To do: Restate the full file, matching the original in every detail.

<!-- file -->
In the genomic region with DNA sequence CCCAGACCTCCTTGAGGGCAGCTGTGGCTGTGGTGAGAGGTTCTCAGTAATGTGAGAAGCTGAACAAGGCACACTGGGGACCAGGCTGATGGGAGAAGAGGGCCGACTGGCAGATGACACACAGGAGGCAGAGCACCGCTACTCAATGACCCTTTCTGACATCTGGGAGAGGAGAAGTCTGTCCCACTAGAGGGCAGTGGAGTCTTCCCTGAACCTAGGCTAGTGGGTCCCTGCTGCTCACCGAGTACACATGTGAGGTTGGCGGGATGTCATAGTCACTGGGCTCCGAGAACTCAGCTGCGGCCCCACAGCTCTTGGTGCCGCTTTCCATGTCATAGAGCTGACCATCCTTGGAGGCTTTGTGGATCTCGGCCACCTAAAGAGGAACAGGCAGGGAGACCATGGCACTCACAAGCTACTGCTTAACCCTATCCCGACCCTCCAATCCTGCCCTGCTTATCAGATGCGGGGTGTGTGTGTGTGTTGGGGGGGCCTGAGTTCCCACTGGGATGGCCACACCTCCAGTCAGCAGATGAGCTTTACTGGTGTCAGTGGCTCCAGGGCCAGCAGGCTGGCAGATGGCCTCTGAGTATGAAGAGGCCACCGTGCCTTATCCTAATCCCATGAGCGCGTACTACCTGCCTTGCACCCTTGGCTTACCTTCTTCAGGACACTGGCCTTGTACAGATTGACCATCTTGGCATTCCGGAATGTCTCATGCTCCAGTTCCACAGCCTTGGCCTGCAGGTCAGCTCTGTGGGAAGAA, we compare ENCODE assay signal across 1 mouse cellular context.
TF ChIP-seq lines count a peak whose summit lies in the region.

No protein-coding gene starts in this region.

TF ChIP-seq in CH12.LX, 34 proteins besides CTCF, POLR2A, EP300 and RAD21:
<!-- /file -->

In the genomic region with DNA sequence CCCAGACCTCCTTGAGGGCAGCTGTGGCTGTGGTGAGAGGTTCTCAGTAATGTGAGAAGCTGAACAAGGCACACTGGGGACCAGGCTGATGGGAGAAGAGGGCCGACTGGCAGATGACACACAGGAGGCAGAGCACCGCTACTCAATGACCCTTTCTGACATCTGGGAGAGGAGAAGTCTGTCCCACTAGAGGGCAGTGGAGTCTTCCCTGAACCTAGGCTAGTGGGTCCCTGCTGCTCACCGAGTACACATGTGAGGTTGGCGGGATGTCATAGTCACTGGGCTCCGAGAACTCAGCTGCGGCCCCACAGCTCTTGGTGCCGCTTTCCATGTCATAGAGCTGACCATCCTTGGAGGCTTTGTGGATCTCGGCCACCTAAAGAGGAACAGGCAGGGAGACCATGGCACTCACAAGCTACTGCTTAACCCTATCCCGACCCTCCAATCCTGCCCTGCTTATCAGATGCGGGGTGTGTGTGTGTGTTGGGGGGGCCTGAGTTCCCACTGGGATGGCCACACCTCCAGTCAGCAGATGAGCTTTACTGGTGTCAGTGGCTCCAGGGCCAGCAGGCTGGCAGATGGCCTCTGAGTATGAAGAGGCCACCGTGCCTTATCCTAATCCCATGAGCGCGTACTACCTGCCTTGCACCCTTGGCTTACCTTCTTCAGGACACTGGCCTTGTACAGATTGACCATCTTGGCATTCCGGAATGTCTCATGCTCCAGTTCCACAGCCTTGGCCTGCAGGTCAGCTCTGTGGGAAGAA, we compare ENCODE assay signal across 1 mouse cellular context.
TF ChIP-seq lines count a peak whose summit lies in the region.

No protein-coding gene starts in this region.

TF ChIP-seq in CH12.LX, 34 proteins besides CTCF, POLR2A, EP300 and RAD21: